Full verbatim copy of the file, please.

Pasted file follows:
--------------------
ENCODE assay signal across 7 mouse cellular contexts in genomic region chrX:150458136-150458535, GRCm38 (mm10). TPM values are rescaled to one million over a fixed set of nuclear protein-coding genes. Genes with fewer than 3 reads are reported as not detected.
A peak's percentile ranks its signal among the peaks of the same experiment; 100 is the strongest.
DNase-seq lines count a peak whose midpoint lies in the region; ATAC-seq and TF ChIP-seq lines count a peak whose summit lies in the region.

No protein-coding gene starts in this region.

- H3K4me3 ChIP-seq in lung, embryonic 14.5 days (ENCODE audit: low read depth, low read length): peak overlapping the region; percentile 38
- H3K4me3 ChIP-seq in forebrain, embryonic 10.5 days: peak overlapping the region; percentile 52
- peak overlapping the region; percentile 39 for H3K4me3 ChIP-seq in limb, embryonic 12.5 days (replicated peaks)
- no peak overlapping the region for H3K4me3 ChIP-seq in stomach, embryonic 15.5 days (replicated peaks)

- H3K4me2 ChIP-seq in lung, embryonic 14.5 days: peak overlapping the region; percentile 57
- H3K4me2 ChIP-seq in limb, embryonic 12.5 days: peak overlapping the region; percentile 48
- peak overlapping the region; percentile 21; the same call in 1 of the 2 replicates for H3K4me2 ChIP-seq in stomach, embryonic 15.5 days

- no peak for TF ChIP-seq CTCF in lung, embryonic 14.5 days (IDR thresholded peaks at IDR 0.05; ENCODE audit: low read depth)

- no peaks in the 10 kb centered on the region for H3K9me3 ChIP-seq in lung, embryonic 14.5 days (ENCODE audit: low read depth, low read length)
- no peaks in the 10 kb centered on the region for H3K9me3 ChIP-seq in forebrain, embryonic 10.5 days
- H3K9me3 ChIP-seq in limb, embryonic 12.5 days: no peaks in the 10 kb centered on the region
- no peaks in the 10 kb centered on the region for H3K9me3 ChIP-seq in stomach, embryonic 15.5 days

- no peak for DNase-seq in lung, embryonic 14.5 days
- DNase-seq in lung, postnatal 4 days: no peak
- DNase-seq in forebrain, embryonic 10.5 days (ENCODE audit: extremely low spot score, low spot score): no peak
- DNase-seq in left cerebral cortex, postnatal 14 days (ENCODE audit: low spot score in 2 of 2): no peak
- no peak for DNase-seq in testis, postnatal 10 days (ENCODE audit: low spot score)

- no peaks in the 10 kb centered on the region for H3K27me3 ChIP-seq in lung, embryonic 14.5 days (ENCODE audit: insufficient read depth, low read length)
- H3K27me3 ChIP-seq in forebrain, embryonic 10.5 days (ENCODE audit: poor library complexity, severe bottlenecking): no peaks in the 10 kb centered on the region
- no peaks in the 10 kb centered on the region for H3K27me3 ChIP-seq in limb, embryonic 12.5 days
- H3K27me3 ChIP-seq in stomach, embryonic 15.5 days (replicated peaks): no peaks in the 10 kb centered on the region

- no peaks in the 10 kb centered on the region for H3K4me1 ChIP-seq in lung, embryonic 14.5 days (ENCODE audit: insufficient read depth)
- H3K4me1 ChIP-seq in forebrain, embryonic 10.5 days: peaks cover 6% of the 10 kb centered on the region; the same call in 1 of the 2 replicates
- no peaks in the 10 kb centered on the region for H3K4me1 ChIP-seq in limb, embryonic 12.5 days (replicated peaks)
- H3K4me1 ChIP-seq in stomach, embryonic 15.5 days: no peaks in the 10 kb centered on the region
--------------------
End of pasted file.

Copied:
ENCODE assay signal across 7 mouse cellular contexts in genomic region chrX:150458136-150458535, GRCm38 (mm10). TPM values are rescaled to one million over a fixed set of nuclear protein-coding genes. Genes with fewer than 3 reads are reported as not detected.
A peak's percentile ranks its signal among the peaks of the same experiment; 100 is the strongest.
DNase-seq lines count a peak whose midpoint lies in the region; ATAC-seq and TF ChIP-seq lines count a peak whose summit lies in the region.

No protein-coding gene starts in this region.

- H3K4me3 ChIP-seq in lung, embryonic 14.5 days (ENCODE audit: low read depth, low read length): peak overlapping the region; percentile 38
- H3K4me3 ChIP-seq in forebrain, embryonic 10.5 days: peak overlapping the region; percentile 52
- peak overlapping the region; percentile 39 for H3K4me3 ChIP-seq in limb, embryonic 12.5 days (replicated peaks)
- no peak overlapping the region for H3K4me3 ChIP-seq in stomach, embryonic 15.5 days (replicated peaks)

- H3K4me2 ChIP-seq in lung, embryonic 14.5 days: peak overlapping the region; percentile 57
- H3K4me2 ChIP-seq in limb, embryonic 12.5 days: peak overlapping the region; percentile 48
- peak overlapping the region; percentile 21; the same call in 1 of the 2 replicates for H3K4me2 ChIP-seq in stomach, embryonic 15.5 days

- no peak for TF ChIP-seq CTCF in lung, embryonic 14.5 days (IDR thresholded peaks at IDR 0.05; ENCODE audit: low read depth)

- no peaks in the 10 kb centered on the region for H3K9me3 ChIP-seq in lung, embryonic 14.5 days (ENCODE audit: low read depth, low read length)
- no peaks in the 10 kb centered on the region for H3K9me3 ChIP-seq in forebrain, embryonic 10.5 days
- H3K9me3 ChIP-seq in limb, embryonic 12.5 days: no peaks in the 10 kb centered on the region
- no peaks in the 10 kb centered on the region for H3K9me3 ChIP-seq in stomach, embryonic 15.5 days

- no peak for DNase-seq in lung, embryonic 14.5 days
- DNase-seq in lung, postnatal 4 days: no peak
- DNase-seq in forebrain, embryonic 10.5 days (ENCODE audit: extremely low spot score, low spot score): no peak
- DNase-seq in left cerebral cortex, postnatal 14 days (ENCODE audit: low spot score in 2 of 2): no peak
- no peak for DNase-seq in testis, postnatal 10 days (ENCODE audit: low spot score)

- no peaks in the 10 kb centered on the region for H3K27me3 ChIP-seq in lung, embryonic 14.5 days (ENCODE audit: insufficient read depth, low read length)
- H3K27me3 ChIP-seq in forebrain, embryonic 10.5 days (ENCODE audit: poor library complexity, severe bottlenecking): no peaks in the 10 kb centered on the region
- no peaks in the 10 kb centered on the region for H3K27me3 ChIP-seq in limb, embryonic 12.5 days
- H3K27me3 ChIP-seq in stomach, embryonic 15.5 days (replicated peaks): no peaks in the 10 kb centered on the region

- no peaks in the 10 kb centered on the region for H3K4me1 ChIP-seq in lung, embryonic 14.5 days (ENCODE audit: insufficient read depth)
- H3K4me1 ChIP-seq in forebrain, embryonic 10.5 days: peaks cover 6% of the 10 kb centered on the region; the same call in 1 of the 2 replicates
- no peaks in the 10 kb centered on the region for H3K4me1 ChIP-seq in limb, embryonic 12.5 days (replicated peaks)
- H3K4me1 ChIP-seq in stomach, embryonic 15.5 days: no peaks in the 10 kb centered on the region